Foraging and Roosting Habitat Use of Nesting Bank Swallows in Sackville, NB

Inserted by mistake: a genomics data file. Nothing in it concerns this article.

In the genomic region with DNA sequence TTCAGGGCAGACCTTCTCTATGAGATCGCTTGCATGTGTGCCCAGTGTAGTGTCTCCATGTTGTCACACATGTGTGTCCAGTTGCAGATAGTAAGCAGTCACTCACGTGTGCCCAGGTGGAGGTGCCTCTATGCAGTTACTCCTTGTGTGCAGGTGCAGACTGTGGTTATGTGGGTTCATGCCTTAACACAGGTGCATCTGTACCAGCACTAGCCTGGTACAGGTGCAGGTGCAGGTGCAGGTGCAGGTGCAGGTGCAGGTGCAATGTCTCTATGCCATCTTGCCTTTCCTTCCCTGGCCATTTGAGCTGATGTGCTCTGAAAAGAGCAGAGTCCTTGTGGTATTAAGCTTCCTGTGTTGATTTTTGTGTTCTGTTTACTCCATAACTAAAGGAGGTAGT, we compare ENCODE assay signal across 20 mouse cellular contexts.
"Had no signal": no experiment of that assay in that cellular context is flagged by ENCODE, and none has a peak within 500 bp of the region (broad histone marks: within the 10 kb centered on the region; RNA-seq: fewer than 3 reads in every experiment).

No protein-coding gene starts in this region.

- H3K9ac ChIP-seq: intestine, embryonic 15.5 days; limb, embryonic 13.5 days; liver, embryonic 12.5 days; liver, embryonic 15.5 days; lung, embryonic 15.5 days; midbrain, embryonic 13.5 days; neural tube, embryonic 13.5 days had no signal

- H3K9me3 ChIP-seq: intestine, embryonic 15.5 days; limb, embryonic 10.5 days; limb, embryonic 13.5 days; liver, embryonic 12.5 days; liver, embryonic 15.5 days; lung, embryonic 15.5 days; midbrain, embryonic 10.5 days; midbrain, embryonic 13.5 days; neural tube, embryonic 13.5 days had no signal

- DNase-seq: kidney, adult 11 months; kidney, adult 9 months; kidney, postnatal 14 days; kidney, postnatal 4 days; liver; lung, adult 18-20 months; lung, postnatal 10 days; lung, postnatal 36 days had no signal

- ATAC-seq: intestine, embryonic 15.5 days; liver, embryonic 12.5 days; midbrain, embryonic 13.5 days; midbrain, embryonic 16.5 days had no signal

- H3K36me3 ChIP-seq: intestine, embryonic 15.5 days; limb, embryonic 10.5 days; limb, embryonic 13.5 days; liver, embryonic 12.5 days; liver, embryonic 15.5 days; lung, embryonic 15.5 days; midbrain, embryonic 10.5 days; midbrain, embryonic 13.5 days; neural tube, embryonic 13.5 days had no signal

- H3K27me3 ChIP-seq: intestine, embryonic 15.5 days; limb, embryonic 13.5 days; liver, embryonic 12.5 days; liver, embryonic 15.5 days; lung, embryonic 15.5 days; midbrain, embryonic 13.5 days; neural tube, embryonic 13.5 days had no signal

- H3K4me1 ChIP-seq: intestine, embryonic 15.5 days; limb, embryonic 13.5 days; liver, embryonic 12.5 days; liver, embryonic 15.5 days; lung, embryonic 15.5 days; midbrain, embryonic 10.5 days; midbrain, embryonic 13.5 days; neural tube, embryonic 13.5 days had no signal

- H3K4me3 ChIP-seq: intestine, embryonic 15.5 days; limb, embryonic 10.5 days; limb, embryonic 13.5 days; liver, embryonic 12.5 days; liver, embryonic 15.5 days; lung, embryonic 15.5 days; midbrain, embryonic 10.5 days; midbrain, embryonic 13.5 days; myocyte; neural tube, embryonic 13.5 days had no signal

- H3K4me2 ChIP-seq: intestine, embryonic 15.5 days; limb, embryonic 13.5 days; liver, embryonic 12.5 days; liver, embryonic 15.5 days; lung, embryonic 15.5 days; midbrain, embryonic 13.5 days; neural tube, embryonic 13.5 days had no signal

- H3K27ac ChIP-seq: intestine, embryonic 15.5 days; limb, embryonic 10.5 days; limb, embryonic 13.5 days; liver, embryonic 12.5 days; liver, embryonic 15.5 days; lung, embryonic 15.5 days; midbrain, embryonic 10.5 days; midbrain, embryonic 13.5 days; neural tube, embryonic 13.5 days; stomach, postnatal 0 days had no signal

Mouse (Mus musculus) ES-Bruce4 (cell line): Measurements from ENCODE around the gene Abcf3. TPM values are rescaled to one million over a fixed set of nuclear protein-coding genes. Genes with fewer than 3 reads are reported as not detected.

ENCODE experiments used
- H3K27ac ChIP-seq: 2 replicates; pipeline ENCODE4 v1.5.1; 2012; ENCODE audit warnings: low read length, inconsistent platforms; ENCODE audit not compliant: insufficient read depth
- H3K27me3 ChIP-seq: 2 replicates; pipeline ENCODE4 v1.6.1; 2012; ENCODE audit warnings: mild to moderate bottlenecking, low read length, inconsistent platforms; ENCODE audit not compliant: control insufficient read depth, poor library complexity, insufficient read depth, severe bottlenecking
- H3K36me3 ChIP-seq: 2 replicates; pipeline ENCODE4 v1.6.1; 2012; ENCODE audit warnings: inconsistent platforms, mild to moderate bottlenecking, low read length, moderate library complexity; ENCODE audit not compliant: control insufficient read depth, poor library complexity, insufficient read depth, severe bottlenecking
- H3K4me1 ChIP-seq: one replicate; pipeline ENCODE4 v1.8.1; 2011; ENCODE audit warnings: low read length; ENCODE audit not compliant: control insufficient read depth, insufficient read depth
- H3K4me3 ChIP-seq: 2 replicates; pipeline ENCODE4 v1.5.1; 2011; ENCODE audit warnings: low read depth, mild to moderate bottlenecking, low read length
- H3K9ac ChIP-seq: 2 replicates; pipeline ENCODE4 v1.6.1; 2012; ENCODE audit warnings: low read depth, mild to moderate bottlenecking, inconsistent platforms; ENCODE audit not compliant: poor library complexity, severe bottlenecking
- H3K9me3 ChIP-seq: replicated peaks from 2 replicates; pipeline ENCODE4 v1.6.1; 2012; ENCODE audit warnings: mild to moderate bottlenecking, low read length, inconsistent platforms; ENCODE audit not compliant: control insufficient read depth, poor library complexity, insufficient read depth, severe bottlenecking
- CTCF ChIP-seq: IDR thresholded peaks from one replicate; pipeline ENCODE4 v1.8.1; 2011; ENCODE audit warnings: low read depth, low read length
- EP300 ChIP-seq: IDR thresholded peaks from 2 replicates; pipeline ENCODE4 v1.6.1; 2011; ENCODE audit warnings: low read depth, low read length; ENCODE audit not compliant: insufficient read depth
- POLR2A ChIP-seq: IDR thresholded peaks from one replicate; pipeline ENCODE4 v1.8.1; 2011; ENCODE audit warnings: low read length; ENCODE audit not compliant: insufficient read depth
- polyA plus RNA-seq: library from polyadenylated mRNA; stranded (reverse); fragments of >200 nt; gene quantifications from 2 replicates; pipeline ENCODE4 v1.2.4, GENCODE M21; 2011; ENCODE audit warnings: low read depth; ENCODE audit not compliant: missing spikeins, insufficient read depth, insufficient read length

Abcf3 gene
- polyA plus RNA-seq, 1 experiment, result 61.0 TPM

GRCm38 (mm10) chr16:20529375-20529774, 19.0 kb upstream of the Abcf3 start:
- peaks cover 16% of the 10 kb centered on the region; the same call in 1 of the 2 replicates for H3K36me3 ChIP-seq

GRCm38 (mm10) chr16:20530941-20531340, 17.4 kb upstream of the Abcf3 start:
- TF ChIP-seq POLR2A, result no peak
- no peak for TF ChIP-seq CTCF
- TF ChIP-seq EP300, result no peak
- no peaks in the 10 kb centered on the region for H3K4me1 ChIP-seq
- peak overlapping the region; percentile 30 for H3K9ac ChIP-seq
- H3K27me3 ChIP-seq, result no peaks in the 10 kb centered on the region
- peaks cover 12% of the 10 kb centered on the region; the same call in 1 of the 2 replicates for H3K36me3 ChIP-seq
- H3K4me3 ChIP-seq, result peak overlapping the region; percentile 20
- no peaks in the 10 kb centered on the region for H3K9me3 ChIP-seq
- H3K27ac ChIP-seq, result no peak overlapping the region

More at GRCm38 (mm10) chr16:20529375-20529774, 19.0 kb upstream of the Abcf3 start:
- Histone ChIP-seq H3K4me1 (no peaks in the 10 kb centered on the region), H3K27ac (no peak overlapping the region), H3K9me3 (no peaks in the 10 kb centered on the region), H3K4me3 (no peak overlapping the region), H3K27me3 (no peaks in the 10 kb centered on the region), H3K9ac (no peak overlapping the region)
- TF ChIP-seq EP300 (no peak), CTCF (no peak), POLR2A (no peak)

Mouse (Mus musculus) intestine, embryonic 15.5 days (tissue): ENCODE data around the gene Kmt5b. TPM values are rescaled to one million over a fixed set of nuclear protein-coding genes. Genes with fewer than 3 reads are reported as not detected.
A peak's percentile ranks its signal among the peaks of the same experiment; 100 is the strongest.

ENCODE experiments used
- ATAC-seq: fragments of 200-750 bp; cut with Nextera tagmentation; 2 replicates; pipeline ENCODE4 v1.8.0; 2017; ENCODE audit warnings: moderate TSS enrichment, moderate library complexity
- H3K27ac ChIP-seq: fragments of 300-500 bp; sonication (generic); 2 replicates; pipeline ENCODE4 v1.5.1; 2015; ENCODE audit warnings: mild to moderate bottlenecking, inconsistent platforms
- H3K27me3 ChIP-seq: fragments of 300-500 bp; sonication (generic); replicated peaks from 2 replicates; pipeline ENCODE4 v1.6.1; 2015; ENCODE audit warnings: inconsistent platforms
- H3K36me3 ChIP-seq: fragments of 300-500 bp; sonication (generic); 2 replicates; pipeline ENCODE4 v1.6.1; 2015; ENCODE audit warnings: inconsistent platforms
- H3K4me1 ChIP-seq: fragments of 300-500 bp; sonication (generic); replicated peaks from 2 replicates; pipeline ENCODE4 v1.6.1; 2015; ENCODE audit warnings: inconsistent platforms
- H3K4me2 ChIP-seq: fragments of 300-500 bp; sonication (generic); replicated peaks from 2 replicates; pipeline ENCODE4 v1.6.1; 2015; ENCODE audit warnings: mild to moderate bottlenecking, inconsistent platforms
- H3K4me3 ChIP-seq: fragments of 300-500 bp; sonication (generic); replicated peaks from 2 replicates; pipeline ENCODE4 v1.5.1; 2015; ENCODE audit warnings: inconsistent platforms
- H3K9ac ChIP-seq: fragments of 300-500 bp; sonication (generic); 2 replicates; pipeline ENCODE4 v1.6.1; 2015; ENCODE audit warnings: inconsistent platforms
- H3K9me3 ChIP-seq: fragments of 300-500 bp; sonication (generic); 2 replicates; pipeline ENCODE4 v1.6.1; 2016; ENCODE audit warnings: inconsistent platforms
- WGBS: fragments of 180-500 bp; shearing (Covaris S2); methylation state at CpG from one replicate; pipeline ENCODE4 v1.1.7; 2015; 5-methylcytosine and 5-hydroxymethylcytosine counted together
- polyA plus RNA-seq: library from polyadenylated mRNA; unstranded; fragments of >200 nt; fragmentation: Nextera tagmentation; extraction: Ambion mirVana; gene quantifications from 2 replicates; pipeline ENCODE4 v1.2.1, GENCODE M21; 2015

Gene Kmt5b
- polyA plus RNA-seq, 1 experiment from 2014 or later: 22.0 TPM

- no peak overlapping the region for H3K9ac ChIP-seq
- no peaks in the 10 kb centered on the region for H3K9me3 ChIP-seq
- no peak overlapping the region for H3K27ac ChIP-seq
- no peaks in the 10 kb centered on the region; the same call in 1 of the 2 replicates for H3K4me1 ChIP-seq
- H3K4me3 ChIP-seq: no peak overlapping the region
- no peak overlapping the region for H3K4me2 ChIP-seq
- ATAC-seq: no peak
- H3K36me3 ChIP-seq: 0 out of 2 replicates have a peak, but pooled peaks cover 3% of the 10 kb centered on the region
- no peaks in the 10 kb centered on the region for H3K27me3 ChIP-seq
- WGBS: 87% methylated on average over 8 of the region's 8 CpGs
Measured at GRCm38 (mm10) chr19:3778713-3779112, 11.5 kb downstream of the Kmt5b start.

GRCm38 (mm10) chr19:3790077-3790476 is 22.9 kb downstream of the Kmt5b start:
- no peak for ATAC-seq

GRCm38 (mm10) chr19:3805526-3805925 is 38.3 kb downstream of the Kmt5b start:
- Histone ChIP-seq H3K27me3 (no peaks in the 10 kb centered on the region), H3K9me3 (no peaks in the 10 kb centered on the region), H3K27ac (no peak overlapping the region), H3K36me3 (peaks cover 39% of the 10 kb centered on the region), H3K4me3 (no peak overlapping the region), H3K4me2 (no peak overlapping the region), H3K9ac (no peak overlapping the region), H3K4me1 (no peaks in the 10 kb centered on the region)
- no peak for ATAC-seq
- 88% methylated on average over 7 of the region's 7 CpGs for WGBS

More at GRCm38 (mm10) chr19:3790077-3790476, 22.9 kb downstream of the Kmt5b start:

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Habitat loss and degradation caused by agricultural intensification is considered to play a leading role in the declines of aerial insectivores, making the understanding of habitat dynamics critical for protection of this bird guild. Of all aerial insectivores, Bank Swallows are declining at the fastest rate and little is known about their foraging and roosting habitat requirements on the breeding ground. Therefore, the goal of my thesis was to identify the foraging and roosting habitat of breeding Bank Swallows and to determine how both intrinsic and extrinsic factors affect this species’ habitat use. Using automated and manual radio telemetry I tracked the movements of 68 breeding Bank Swallows from three colonies in Sackville, NB. Foraging was concentrated near the colony and in salt marshes and foraging distance increased with chick age, was greater in birds with inactive nests and increased in cold and humid weather. Furthermore, the likelihood of Bank Swallows roosting communally in distant cattail wetlands was higher in males than in females and when chicks were young and decreased with relative humidity and ambient light. Moreover, Bank Swallows left the colony to roost earlier as chicks aged, when ambient light was low and when they traveled to further roosts and returned later as their chicks aged, when temperature and wind speeds were low and when they used distant roosts. Finally, the likelihood of roosting at the major roost site was higher when chicks aged, relative humidity was high and ambient light was low. These findings on Bank Swallow foraging and roosting habitat use can aid in the identification of critical habitat for this declining species.